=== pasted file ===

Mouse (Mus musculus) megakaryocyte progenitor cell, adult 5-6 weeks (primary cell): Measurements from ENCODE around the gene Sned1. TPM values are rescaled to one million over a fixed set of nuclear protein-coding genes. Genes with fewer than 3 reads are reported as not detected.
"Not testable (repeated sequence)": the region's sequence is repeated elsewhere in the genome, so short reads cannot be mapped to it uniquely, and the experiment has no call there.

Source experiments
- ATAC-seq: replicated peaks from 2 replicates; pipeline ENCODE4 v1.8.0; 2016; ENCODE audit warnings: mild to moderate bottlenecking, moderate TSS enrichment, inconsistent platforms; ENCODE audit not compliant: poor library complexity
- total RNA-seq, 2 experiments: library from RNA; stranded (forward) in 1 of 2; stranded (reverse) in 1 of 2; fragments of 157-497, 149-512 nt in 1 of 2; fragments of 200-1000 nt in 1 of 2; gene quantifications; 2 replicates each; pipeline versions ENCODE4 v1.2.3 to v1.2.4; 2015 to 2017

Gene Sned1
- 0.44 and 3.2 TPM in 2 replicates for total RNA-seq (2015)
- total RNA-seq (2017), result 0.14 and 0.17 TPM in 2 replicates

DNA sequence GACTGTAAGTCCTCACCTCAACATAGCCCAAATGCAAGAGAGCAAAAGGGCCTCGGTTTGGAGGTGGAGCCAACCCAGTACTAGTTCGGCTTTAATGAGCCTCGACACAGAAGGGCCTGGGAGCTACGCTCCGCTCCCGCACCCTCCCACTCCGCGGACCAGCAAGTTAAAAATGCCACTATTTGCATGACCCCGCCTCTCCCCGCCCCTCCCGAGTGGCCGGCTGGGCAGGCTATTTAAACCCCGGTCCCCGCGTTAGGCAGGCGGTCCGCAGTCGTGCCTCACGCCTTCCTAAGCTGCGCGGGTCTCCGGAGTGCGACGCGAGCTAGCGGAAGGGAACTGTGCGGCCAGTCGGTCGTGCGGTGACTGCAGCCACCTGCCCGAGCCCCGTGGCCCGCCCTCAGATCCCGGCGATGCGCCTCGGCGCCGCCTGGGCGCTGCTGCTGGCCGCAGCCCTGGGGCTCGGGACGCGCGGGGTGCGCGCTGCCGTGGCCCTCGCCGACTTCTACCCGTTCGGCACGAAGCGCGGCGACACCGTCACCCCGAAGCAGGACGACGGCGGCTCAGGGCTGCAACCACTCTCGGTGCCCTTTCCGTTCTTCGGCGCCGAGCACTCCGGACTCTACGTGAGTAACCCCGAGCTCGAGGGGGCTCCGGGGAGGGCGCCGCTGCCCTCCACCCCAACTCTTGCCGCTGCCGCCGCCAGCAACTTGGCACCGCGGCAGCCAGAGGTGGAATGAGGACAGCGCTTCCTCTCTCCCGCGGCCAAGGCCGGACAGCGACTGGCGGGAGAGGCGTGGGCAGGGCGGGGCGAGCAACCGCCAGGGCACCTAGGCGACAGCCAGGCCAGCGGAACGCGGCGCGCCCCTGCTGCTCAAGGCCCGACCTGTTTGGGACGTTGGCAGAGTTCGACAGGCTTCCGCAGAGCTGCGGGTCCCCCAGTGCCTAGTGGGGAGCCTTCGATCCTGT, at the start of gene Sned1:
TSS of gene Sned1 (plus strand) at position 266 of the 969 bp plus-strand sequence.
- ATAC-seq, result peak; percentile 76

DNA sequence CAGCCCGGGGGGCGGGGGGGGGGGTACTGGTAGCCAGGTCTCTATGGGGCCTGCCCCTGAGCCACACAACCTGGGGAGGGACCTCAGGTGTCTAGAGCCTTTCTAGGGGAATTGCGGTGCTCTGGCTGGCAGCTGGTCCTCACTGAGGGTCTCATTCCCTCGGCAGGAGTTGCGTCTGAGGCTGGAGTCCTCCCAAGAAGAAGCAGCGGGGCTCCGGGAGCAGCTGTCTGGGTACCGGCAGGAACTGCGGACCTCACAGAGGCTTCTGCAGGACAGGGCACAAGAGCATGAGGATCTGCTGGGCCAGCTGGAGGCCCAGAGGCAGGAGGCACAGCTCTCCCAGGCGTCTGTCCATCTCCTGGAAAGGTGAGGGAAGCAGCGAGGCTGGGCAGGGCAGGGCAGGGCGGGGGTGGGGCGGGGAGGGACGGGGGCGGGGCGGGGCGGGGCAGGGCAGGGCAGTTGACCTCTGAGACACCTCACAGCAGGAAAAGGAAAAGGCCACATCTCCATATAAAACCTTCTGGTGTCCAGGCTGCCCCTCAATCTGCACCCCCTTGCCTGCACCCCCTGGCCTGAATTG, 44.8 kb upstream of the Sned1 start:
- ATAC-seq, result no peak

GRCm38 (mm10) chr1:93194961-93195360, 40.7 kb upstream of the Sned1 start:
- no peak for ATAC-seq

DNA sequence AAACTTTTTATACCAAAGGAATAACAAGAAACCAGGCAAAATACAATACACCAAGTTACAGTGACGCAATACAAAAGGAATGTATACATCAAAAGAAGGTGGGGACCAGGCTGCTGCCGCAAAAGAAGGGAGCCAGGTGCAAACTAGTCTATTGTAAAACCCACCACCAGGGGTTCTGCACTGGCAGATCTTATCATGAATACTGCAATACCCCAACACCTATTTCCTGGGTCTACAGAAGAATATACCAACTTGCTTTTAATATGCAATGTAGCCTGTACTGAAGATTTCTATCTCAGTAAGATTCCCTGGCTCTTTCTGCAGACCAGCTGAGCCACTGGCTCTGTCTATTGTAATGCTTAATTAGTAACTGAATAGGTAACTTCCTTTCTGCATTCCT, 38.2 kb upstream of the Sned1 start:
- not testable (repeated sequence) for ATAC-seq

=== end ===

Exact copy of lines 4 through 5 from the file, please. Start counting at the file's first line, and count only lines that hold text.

- ATAC-seq: replicated peaks from 2 replicates; pipeline ENCODE4 v1.8.0; 2016; ENCODE audit warnings: mild to moderate bottlenecking, moderate TSS enrichment, inconsistent platforms; ENCODE audit not compliant: poor library complexity
- total RNA-seq, 2 experiments: library from RNA; stranded (forward) in 1 of 2; stranded (reverse) in 1 of 2; fragments of 157-497, 149-512 nt in 1 of 2; fragments of 200-1000 nt in 1 of 2; gene quantifications; 2 replicates each; pipeline versions ENCODE4 v1.2.3 to v1.2.4; 2015 to 2017